The Disc

Given a 1.85:1 progressive transfer, Blindness has been enhanced for widescreen televisions. The film is currently presented in R1 by Miramax, but only on DVD, which is dual-layered. It looks acceptable, but hardly sensational. This is a very ugly-looking movie, with everything either blindingly white or muddy and dark. The appearance of the film has also been intentionally manipulated, causing a highly unnatural overall aesthetic. Still, detail is just moderately good. Additionally, some digital noise is visible at times, though the image looks clean overall.

A Dolby Digital 5.1 track is offered in English. The rear channels are used perhaps more than expected, with several little noises isolated back there. Oddly enough, the most jarring of these is probably a blender Julianne Moore’s character uses early in the film, the sounds of which are situated on the left. Otherwise, an occasional bell or musical instrument from the score is nicely balanced with the dialogue. Once or twice the dialogue goes to a whisper and it can be difficult to make out unless you use the optional subtitles. This isn’t a frequent problem, however. The subtitles are yellow in colour and offered in English for the hearing impaired and Spanish, as well as a dubbed audio track in the latter language. The dialogue between the Japanese characters is subtitled on a separate track that’s also optional, but is the default.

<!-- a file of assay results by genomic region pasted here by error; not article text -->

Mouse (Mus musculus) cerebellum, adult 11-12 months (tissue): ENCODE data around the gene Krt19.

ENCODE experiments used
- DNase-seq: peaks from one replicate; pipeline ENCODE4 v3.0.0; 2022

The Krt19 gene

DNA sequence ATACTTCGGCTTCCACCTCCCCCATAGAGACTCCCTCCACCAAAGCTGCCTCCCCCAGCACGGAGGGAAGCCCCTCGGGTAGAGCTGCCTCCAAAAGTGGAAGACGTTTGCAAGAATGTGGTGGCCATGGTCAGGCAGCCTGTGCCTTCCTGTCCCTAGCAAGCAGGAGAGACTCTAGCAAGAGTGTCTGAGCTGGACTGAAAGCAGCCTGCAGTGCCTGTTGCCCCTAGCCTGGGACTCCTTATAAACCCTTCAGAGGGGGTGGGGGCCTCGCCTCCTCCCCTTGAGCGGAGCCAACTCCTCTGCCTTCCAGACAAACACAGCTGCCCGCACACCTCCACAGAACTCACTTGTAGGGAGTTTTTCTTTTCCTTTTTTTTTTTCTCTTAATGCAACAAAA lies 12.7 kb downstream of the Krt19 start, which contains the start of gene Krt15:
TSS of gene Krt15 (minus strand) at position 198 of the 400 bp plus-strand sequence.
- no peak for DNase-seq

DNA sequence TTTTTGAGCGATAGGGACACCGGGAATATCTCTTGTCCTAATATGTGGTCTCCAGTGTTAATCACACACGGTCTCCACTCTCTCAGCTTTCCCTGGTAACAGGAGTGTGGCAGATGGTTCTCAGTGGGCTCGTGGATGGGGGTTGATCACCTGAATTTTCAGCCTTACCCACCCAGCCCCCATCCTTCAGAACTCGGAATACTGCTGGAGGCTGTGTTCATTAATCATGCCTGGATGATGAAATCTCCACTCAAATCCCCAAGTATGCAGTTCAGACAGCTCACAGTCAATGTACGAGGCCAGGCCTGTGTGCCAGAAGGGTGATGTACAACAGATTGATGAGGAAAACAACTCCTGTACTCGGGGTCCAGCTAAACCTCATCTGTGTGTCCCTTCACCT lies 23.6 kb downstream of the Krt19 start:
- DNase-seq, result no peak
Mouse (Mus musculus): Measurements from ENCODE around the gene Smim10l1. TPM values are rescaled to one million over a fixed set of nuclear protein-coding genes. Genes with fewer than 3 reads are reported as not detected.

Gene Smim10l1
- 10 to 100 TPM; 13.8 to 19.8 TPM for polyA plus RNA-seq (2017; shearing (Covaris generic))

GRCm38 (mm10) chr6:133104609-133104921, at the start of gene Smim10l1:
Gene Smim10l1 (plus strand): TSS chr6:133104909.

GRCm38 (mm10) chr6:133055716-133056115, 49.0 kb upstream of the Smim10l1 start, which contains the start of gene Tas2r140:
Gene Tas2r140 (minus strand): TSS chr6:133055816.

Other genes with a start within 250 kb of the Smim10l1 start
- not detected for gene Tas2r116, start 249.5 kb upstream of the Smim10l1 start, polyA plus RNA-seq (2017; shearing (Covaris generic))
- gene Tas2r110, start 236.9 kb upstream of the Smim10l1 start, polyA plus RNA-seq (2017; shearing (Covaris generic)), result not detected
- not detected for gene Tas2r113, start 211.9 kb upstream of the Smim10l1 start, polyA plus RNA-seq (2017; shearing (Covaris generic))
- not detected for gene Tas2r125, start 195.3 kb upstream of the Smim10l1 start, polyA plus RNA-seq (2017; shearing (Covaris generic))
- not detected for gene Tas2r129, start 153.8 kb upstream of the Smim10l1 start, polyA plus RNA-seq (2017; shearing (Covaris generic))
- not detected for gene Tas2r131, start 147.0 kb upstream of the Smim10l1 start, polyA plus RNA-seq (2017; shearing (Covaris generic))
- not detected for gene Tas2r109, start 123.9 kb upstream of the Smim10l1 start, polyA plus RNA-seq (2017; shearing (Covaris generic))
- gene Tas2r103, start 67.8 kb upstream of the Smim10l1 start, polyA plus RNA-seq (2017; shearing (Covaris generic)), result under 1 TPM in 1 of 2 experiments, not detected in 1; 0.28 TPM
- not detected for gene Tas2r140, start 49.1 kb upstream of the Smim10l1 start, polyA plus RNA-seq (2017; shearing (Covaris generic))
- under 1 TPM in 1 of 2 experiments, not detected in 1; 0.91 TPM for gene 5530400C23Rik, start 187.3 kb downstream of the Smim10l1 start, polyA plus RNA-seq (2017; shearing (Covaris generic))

Disc operations are offered in English or Spanish when the disc is inserted. A series of previews, lead by an anti-smoking advertisement and followed by trailers for Confessions of a Shopaholic, Adventureland, and Doubt, play automatically. These are also found, along with clips for Miracle at St. Anna, Happy-Go-Lucky, and The Boy in the Striped Pajamas, in a “Sneak Peeks” option from the main menu.

A lengthy making-of piece, entitled “Visions of Blindness” (55:30), is a step above the usual, and is presented in enhanced widescreen. It ranges from the process of securing the book’s film rights to filming in Canada, Brazil and Uruguay, finally ending up with a Lisbon screening where the book's author first watched the movie. Five deleted scenes, each with written introductions by director Fernando Meirelles, total six minutes and finish off the bonus material.

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Last updated: 14/07/2018 04:09:13